The Tyler Perry juggernaut

How did an African-American playwright, nearly unknown to white America, become one of Hollywood's most successful filmmakers?


Andrew O'Hehir
March 21, 2008 1:43PM (UTC)

In this week's Beyond the Multiplex/IFC video, Matt Singer and I take a look at the complicated -- and amazing -- story of Tyler Perry, the writer, director and star of box-office smashes like "Madea's Family Reunion," "Why Did I Get Married?" and the new "Meet the Browns."

Perry began writing plays as a teenager in New Orleans, and spent many years writing and directing touring productions aimed at African-American audiences. He emerges from a venerable tradition in black theater, one based in moralistic, often religious melodramas aimed at a wide popular audience -- and also one that remains almost invisible to white Americans.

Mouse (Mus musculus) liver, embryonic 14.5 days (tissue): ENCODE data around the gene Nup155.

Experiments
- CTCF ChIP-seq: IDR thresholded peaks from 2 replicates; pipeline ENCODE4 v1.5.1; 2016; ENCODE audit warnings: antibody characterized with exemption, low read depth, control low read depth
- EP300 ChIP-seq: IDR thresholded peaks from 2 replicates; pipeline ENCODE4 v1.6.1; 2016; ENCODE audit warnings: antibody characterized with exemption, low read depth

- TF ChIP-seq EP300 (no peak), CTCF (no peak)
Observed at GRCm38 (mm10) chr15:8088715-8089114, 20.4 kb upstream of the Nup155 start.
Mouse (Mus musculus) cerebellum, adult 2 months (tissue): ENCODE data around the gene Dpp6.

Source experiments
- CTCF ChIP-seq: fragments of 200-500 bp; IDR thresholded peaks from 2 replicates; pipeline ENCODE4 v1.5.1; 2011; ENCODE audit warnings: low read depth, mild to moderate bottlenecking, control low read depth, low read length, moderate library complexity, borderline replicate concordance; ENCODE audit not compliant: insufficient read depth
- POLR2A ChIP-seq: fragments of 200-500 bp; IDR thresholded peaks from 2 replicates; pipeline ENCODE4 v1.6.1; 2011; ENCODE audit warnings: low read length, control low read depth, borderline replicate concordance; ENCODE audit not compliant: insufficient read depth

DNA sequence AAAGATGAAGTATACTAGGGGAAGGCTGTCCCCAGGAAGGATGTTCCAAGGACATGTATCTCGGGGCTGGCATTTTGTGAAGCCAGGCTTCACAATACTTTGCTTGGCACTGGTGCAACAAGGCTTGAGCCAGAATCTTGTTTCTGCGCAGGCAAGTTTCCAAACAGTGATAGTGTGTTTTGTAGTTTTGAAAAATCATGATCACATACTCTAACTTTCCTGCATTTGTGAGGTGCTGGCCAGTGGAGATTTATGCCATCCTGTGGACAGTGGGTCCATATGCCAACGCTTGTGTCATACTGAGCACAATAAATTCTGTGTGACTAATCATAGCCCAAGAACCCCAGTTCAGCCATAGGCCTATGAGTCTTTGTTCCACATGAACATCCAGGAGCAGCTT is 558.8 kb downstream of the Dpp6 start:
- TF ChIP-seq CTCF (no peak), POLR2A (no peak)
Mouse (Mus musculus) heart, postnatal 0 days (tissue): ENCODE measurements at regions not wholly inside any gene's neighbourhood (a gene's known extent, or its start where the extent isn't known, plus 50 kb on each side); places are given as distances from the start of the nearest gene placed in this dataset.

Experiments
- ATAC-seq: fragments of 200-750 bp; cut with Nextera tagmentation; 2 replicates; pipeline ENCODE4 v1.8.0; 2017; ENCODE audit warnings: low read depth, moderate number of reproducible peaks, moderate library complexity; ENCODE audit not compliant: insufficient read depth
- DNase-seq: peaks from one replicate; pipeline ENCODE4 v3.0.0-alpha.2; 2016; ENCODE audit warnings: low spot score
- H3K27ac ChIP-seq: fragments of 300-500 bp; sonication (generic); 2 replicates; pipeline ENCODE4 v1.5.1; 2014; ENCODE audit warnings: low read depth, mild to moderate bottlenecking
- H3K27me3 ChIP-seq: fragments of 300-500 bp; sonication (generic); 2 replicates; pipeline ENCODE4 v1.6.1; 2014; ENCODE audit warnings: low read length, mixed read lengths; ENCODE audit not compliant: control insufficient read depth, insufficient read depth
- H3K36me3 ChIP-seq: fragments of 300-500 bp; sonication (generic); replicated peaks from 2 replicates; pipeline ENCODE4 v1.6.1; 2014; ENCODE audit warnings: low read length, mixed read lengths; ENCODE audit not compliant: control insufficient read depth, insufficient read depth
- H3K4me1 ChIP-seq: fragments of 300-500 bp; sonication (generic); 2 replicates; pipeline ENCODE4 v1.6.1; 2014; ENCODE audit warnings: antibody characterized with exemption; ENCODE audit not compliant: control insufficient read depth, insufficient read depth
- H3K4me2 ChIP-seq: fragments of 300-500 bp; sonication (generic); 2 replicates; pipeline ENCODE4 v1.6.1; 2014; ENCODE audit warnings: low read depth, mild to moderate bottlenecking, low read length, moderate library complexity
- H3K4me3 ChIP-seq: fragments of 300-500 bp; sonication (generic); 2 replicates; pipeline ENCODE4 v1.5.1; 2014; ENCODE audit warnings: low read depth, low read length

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Whatever you make of his movies as art or entertainment, Perry's successful translation of his stage work into box-office hit films is one of the great stories of Hollywood entrepreneurship in recent decades. And it proves that the massive conglomerates that dominate the entertainment economy still can't predict or control what audiences actually want to see.

(Subscribe to the Beyond the Multiplex video podcast through iTunes or RSS.)


Andrew O'Hehir

Andrew O'Hehir is executive editor of Salon.

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